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Centre for Suicide Research | Research | Suicide in young people |

 

Suicide in young people

 

Due to increasing rates of suicide in young people, especially males, we have studied a large consecutive sample of 174 suicides by under-25 year olds in four contiguous counties, Berkshire, Buckinghamshire, Northamptonshire and Oxfordshire. We used coroners' and medical records to study the whole sample. A psychological autopsy study, which included an interview with informants who knew the deceased (usually parents), was conducted with the most recent cases from the study period (see Hawton et al. 1998 for details of the psychological autopsy approach). This work was funded by the former Oxford Regional Health Authority.

In the study of 174 cases (148 males, 26 females) more individuals were of lower social class and unemployed than in the general population. Hanging and carbon monoxide poisoning were the most frequent methods of suicide, and co-proxamol was the drug most often used in overdoses. Nearly half (44.8%) of the young people had a history of previous self-harm, nearly half of these having carried out multiple episodes and 80% having self-harmed within the previous year. Little support was found for an earlier finding of increasing frequency of general practitioner visits shortly before death. Only 22.4% of individuals were in the care of psychiatric services.

Twenty seven young people (25 males, 2 females) were the subjects of the psychological autopsy study. A sub-sample of 22 male subjects was compared with an age-matched sample of male deliberate self-harm (DSH) patients. Psychiatric disorders were diagnosed in 19 (70.4%) subjects. These were most commonly depressive disorders (55.5%). Very few individuals were receiving treatment for their disorders. Substance abuse disorders were uncommon but a substantial proportion of individuals had problems with alcohol or drug misuse. Personality disorders were present in 29.6% of subjects, and personality disorder and/or personality trait accentuation in 55.6%. Comorbidity of psychiatric disorders was found in a third of subjects. The suicides were often the end-point of long-term difficulties extending back to childhood or early adolescence. In addition to mental disorders, relationship and legal difficulties were identified as relatively common contributory factors to the suicides. In comparison to deliberate self-harm patients, male suicides were more likely to use dangerous methods and live alone.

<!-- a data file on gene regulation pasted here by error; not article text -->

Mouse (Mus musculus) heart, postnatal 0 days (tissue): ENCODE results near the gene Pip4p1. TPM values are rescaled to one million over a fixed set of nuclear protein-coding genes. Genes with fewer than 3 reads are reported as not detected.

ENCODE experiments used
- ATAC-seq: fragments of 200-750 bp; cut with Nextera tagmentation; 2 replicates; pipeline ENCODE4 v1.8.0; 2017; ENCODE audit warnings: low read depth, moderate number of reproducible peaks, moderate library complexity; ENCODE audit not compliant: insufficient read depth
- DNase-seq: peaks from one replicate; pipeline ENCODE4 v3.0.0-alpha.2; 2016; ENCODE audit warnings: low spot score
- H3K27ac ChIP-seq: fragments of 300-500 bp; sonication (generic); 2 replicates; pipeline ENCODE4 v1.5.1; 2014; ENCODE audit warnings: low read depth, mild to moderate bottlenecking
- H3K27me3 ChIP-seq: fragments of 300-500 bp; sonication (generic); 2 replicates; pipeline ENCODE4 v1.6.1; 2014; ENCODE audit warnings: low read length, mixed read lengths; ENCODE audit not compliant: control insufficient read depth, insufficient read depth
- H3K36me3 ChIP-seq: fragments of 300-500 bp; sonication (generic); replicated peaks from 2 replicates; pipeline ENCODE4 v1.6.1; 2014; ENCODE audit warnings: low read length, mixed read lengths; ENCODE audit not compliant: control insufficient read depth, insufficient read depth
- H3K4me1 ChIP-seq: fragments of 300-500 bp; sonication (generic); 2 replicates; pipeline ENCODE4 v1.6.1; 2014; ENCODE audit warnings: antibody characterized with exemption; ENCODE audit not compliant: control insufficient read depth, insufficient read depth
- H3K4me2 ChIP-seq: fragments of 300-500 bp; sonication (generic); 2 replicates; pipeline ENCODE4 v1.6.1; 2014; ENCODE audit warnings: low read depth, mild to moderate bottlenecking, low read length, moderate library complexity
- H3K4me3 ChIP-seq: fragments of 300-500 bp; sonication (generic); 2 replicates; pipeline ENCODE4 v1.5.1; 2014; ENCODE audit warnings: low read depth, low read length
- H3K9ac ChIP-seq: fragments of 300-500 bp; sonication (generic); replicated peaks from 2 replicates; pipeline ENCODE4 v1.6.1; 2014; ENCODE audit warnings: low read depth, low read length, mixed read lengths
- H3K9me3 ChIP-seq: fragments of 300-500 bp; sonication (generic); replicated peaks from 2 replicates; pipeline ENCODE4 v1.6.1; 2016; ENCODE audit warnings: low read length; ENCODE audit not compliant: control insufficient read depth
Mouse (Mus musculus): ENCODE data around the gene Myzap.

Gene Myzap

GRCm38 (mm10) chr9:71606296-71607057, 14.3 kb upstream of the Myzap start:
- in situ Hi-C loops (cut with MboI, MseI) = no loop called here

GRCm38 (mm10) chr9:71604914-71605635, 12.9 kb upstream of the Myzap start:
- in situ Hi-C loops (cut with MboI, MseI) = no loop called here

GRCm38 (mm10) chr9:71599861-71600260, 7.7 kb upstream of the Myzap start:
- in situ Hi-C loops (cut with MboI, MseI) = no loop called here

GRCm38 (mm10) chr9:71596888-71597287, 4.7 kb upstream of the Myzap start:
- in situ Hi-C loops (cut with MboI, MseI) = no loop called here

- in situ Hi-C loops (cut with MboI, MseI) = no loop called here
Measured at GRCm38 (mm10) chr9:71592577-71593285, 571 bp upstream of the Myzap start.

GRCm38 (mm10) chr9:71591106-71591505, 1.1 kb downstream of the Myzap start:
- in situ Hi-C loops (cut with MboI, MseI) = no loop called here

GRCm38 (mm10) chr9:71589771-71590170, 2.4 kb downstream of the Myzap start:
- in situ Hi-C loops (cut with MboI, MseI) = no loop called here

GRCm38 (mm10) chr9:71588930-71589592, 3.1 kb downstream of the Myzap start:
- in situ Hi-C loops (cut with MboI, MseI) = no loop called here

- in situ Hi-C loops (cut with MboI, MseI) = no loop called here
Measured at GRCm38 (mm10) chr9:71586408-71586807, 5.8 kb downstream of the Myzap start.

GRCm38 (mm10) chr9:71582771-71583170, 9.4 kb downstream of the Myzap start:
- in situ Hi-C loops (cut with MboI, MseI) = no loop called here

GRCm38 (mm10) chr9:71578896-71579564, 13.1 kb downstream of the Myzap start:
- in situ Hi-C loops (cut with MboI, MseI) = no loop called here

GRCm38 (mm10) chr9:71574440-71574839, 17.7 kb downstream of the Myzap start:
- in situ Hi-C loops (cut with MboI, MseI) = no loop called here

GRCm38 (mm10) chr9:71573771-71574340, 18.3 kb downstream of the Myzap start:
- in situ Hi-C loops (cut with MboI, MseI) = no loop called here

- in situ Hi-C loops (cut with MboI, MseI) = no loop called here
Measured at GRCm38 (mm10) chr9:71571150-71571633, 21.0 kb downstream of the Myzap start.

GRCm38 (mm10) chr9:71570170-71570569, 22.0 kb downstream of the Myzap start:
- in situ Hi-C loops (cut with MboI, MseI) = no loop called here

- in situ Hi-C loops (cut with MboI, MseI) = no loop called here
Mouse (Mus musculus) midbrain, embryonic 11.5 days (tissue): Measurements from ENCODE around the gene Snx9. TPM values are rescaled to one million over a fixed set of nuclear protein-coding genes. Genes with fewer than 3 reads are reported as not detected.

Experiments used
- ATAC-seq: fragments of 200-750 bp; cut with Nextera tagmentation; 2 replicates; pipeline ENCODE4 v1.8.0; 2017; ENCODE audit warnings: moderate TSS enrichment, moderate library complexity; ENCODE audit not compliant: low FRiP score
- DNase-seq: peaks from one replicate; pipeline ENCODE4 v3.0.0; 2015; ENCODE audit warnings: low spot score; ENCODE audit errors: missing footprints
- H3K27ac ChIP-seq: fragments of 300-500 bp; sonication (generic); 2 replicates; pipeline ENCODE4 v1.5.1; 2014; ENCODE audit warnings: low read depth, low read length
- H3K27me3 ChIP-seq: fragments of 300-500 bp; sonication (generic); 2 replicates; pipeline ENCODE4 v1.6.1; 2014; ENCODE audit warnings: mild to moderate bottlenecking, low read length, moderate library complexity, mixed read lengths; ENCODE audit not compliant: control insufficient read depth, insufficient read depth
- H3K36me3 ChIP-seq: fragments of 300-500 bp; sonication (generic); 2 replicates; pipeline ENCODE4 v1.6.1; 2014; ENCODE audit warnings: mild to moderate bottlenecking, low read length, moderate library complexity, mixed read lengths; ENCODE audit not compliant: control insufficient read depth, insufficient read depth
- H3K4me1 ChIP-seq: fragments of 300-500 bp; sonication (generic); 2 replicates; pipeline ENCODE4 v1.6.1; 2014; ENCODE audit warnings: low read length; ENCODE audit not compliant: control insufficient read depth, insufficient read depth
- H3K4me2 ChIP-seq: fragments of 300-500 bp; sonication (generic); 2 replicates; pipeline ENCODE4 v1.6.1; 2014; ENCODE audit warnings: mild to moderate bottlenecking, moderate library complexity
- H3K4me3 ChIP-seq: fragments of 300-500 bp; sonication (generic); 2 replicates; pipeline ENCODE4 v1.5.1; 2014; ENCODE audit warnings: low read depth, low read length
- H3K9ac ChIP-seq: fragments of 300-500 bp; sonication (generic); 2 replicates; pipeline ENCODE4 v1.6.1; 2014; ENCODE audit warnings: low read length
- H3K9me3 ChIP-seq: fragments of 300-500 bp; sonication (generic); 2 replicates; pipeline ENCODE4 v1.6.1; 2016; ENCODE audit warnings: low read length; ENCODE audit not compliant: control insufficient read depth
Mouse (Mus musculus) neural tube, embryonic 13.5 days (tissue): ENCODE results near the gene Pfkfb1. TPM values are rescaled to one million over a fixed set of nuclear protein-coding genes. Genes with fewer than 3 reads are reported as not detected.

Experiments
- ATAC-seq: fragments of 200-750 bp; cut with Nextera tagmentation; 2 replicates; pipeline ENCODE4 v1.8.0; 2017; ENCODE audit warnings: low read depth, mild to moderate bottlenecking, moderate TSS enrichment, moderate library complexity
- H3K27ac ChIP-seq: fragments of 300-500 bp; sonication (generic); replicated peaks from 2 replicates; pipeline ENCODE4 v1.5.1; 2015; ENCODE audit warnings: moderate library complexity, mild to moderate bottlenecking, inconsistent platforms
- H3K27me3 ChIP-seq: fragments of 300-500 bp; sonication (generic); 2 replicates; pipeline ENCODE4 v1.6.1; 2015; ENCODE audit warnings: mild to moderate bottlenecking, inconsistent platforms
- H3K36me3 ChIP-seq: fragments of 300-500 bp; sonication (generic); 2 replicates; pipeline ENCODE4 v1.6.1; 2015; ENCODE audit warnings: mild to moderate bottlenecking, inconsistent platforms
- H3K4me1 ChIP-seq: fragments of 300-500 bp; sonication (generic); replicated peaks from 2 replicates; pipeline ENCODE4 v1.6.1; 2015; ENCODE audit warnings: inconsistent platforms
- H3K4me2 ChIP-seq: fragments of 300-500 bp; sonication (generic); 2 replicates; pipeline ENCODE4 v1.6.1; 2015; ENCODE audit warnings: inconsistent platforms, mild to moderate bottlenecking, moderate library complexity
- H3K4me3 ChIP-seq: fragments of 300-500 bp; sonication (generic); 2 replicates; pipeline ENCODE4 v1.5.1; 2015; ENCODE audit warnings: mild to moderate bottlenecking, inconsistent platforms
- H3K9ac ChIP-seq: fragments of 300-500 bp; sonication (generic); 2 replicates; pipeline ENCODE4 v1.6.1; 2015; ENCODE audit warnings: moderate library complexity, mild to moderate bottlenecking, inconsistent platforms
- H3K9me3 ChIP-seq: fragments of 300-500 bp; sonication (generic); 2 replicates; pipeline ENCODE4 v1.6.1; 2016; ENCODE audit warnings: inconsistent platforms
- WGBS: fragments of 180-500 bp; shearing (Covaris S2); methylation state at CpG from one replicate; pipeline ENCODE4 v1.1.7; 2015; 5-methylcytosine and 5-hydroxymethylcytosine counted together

The process leading to suicide in young people is often long term, with untreated depression in the context of personality and /or relationship difficulties being a common picture at the time of death. The prevention of suicide in the young clearly needs multiple strategies.

 

Publications include:

Fortune, S., Stewart, A., Yadav, V., Hawton, K. Suicide in adolescents: using life charts to understand the suicidal process. (2007) Journal of Affective Disorders, 100, 199-210.

Hawton, K., Appleby, L., Platt, S., Foster, T., Cooper, J., Malmberg, A., Simkin, S. (1998) The psychological autopsy approach to studying suicide: a review of methodological issues. Journal of Affective Disorders, 50, 269-276.

Houston, K., Hawton, K., Shepperd, R. (2001) Suicide in young people aged 15-24: a psychological autopsy study. Journal of Affective Disorders, 63, 159-170

Hawton, K., Houston, K., Shepperd, R. (1999) Suicide in young people: a study of 174 cases, aged under 25 years, based on coroners' and medical records. British Journal of Psychiatry, 175, 271-276

 


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